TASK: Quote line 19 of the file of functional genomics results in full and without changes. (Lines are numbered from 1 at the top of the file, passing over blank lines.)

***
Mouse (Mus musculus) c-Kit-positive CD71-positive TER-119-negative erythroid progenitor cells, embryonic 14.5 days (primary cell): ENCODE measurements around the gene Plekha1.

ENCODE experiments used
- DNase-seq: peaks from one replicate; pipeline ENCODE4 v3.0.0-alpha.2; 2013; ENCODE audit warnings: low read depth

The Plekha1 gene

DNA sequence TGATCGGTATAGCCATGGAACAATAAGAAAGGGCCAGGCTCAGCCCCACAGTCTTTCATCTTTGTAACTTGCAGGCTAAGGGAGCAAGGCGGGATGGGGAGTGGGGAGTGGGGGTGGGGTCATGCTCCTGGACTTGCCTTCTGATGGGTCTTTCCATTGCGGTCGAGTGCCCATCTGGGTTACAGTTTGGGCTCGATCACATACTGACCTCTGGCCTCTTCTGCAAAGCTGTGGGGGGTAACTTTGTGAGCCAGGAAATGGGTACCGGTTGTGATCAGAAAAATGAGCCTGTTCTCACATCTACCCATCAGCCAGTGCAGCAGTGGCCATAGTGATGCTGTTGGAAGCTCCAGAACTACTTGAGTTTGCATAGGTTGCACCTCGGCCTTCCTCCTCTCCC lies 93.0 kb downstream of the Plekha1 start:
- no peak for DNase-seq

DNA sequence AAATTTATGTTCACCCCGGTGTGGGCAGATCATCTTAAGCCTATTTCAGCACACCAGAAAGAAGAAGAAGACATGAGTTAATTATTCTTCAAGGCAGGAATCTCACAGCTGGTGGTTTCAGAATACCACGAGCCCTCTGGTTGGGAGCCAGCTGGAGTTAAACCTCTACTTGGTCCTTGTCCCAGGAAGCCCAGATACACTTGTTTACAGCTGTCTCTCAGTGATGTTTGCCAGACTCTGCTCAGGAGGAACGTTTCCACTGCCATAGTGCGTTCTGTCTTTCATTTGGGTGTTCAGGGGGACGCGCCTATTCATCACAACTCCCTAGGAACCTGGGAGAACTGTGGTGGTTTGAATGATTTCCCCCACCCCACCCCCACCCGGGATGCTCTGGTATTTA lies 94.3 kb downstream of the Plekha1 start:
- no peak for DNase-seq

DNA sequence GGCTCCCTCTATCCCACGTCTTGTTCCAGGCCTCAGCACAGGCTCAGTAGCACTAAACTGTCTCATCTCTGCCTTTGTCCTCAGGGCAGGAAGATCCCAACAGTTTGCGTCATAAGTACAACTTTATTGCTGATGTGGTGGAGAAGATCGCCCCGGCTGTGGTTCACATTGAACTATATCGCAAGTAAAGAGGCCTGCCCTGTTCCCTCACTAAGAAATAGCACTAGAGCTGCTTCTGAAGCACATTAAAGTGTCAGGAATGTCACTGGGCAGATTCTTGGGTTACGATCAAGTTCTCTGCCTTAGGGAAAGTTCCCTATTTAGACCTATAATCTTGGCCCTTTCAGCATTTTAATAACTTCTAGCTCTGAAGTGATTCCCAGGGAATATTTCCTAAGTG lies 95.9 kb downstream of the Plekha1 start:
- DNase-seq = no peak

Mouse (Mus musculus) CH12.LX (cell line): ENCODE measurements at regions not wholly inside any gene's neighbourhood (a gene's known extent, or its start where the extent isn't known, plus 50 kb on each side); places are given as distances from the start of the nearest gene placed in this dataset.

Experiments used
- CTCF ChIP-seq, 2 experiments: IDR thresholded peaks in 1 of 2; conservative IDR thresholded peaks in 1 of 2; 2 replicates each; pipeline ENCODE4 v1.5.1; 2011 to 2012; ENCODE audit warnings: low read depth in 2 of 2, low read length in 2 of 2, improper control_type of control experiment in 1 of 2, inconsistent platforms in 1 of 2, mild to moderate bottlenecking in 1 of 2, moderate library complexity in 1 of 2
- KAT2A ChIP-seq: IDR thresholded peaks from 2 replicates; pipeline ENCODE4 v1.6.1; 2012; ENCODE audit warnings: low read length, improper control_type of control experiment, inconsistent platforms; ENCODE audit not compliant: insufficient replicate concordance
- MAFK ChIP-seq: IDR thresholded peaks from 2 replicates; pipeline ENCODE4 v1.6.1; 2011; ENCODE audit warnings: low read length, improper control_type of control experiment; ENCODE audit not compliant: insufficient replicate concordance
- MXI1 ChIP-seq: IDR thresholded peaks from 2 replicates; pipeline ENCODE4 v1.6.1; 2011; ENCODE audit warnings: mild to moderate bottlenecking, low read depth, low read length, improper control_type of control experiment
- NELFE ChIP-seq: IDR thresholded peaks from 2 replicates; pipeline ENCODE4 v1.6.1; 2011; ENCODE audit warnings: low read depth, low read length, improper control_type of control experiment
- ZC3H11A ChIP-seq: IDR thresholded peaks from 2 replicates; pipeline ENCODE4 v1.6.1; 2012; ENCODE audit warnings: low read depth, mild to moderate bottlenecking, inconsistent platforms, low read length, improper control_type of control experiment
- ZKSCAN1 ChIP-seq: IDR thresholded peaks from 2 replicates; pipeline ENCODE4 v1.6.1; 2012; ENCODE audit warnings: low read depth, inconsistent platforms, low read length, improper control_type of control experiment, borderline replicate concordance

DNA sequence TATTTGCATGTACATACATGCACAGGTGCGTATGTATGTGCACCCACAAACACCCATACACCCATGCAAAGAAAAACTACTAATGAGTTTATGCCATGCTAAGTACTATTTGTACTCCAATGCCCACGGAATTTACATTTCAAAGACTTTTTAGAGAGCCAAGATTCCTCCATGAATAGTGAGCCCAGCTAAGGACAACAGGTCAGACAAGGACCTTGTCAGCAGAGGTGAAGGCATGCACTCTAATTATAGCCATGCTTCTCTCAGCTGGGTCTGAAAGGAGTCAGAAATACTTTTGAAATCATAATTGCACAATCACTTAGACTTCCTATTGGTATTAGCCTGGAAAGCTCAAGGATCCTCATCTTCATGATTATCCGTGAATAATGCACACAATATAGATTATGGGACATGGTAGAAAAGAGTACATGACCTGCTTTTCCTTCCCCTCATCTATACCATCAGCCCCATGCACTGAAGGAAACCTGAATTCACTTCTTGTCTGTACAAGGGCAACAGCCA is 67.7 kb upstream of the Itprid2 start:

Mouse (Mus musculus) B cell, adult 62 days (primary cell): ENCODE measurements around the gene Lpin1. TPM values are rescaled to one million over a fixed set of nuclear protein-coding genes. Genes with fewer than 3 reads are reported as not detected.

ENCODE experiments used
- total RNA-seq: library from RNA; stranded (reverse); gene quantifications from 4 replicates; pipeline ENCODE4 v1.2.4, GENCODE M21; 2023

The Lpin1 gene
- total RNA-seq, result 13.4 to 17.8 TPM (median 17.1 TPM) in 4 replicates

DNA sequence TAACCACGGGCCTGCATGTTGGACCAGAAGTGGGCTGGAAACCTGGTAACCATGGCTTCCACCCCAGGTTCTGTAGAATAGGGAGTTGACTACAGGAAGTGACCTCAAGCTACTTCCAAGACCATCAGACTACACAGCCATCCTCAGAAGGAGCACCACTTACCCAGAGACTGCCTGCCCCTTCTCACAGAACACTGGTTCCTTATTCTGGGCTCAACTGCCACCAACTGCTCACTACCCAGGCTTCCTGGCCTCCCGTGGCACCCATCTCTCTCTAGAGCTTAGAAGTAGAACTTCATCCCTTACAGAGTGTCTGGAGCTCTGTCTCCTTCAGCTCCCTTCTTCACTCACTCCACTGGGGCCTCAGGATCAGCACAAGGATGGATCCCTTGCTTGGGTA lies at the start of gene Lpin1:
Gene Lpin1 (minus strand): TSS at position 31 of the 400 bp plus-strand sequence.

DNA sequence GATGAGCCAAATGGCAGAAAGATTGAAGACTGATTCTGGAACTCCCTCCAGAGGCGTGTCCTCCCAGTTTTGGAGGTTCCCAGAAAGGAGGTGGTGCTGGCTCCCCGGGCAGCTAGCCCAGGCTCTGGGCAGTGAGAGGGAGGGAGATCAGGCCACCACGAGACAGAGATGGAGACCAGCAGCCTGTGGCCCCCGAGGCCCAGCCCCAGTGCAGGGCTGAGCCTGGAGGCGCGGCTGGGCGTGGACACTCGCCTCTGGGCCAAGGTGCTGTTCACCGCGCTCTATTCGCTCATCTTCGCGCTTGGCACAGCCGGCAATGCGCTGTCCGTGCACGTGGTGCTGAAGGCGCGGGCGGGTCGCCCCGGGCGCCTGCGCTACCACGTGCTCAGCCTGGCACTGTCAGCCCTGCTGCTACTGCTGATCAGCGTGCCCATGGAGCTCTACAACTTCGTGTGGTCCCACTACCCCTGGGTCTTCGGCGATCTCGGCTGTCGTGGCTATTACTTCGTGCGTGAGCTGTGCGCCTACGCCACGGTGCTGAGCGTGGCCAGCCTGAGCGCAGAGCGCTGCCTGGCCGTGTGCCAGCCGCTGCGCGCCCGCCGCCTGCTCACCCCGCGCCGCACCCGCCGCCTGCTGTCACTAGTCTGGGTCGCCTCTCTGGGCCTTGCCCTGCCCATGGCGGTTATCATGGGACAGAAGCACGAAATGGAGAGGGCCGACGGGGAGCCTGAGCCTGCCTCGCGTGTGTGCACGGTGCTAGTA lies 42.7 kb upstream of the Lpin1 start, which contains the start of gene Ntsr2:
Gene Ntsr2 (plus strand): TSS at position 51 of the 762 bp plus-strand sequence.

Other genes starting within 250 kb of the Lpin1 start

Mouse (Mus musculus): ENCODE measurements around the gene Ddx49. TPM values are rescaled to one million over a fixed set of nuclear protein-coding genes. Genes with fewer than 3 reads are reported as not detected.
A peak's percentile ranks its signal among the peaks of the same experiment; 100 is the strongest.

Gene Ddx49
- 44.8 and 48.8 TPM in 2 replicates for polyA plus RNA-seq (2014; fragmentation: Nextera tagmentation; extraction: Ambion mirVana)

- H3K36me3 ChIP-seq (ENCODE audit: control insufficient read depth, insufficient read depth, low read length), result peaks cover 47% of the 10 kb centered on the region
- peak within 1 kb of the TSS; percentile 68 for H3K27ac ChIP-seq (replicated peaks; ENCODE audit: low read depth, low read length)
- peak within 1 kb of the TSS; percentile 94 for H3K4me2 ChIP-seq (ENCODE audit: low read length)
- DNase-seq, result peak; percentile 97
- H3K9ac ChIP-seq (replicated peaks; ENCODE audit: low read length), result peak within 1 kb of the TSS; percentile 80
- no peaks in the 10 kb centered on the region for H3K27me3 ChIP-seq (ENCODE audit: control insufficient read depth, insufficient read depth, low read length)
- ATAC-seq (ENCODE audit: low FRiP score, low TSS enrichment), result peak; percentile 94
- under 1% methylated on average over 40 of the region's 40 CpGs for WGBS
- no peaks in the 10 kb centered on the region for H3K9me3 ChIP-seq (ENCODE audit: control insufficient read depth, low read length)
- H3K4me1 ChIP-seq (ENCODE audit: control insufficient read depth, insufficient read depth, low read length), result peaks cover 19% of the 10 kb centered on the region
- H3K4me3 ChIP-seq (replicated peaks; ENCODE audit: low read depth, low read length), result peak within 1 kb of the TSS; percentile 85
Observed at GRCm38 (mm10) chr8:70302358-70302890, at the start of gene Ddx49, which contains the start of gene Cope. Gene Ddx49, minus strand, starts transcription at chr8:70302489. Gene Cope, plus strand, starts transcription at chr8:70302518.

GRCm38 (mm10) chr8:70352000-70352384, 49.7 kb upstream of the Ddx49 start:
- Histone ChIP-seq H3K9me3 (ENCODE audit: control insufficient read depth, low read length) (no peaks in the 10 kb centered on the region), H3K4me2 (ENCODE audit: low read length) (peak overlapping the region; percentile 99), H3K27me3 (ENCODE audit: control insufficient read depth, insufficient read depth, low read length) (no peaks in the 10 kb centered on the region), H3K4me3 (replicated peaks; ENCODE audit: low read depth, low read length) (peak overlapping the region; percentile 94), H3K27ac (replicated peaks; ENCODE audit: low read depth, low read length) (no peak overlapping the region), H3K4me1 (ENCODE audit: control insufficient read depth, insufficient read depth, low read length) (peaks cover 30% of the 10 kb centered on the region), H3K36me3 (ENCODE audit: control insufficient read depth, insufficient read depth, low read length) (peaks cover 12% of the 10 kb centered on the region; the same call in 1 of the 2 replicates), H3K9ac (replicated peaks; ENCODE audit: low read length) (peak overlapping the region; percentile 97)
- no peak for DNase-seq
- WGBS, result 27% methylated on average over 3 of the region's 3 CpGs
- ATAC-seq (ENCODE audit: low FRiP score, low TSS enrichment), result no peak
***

- ZKSCAN1 ChIP-seq: IDR thresholded peaks from 2 replicates; pipeline ENCODE4 v1.6.1; 2012; ENCODE audit warnings: low read depth, inconsistent platforms, low read length, improper control_type of control experiment, borderline replicate concordance